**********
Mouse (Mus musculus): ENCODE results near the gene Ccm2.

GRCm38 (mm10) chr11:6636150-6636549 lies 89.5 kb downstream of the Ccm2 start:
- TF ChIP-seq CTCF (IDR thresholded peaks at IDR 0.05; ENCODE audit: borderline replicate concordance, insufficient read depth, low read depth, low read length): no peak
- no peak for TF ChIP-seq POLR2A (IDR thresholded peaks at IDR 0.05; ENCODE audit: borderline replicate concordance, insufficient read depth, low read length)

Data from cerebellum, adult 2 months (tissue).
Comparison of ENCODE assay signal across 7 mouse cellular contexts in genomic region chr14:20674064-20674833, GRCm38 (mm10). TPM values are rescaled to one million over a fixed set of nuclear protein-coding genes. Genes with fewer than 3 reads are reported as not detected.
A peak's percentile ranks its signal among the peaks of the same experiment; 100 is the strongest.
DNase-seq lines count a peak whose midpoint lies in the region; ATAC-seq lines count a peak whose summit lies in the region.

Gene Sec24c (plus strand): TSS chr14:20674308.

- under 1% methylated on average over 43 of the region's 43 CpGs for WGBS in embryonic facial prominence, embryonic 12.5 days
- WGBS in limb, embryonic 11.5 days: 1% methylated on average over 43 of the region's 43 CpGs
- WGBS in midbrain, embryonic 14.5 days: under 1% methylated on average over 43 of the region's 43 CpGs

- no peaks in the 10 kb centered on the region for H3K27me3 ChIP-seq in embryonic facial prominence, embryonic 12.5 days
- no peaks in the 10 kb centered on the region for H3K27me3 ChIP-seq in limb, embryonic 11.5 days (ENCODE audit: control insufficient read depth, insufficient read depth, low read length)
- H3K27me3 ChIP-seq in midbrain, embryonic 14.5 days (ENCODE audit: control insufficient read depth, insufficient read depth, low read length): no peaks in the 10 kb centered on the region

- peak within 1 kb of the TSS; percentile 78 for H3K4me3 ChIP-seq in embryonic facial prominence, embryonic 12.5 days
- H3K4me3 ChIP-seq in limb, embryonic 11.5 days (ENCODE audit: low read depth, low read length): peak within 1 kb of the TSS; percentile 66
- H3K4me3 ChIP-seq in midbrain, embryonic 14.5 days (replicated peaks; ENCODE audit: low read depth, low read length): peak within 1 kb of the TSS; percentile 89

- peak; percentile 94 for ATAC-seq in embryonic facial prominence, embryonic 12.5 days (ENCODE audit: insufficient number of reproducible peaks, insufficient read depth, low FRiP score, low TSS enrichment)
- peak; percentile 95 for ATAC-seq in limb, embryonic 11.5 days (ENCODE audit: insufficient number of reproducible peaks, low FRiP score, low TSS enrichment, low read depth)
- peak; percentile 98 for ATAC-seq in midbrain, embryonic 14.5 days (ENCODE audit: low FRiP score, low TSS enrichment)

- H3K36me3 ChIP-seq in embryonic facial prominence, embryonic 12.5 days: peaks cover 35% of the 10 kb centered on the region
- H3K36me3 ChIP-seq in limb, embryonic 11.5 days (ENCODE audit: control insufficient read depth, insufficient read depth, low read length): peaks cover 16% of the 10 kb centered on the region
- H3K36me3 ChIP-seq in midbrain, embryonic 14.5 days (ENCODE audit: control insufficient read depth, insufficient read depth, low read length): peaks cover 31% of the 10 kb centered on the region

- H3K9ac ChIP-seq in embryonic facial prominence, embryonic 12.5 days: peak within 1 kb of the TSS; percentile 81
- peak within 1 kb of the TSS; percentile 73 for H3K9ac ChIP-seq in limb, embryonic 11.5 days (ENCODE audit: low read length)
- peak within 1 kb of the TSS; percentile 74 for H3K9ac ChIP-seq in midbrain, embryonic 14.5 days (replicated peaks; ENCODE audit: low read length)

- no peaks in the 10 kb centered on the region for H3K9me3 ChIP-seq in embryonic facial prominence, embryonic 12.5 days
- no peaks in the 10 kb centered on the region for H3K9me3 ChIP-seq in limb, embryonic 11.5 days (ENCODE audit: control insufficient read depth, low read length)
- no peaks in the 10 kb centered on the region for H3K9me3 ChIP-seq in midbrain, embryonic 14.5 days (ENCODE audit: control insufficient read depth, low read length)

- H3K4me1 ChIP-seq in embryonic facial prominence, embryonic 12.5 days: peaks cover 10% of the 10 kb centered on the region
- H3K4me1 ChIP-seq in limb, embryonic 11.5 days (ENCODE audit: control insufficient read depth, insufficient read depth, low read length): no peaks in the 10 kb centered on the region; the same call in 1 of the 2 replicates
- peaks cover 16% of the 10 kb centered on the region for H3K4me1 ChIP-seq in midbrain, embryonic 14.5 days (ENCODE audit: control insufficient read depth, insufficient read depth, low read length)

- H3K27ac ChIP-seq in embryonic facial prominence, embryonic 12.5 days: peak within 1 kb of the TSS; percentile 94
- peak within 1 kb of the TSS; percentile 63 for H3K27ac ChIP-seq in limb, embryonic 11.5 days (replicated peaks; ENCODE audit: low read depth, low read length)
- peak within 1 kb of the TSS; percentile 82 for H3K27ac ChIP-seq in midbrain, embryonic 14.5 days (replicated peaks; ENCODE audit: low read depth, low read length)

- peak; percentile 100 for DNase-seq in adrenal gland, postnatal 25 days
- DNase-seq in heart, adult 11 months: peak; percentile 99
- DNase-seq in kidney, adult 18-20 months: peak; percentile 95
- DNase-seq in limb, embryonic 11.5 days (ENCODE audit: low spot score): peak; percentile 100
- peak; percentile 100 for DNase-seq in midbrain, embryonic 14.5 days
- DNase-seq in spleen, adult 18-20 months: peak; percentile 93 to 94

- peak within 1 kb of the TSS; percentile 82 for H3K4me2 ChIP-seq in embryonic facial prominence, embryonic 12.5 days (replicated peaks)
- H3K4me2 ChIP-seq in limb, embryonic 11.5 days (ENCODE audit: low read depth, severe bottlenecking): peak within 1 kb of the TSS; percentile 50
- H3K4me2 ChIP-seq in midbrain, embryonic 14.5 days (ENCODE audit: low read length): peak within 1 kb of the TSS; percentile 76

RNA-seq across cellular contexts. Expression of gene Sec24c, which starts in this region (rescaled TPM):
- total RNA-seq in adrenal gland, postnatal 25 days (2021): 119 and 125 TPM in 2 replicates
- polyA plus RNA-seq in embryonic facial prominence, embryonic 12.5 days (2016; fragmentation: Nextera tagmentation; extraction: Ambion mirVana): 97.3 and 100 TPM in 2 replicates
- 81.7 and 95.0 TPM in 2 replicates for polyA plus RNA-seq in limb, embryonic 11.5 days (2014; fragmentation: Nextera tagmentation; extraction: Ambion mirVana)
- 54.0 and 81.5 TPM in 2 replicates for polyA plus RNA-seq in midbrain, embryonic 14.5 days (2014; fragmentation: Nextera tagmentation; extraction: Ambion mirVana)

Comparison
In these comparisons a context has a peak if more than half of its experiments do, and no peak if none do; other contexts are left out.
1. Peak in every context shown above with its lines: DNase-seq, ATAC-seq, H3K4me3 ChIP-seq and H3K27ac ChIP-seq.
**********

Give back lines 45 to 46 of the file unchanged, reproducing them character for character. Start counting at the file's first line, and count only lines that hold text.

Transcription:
- H3K4me2 ChIP-seq in midbrain, embryonic 14.5 days (ENCODE audit: low read length): peak within 1 kb of the TSS; percentile 76

RNA-seq across cellular contexts. Expression of gene Sec24c, which starts in this region (rescaled TPM):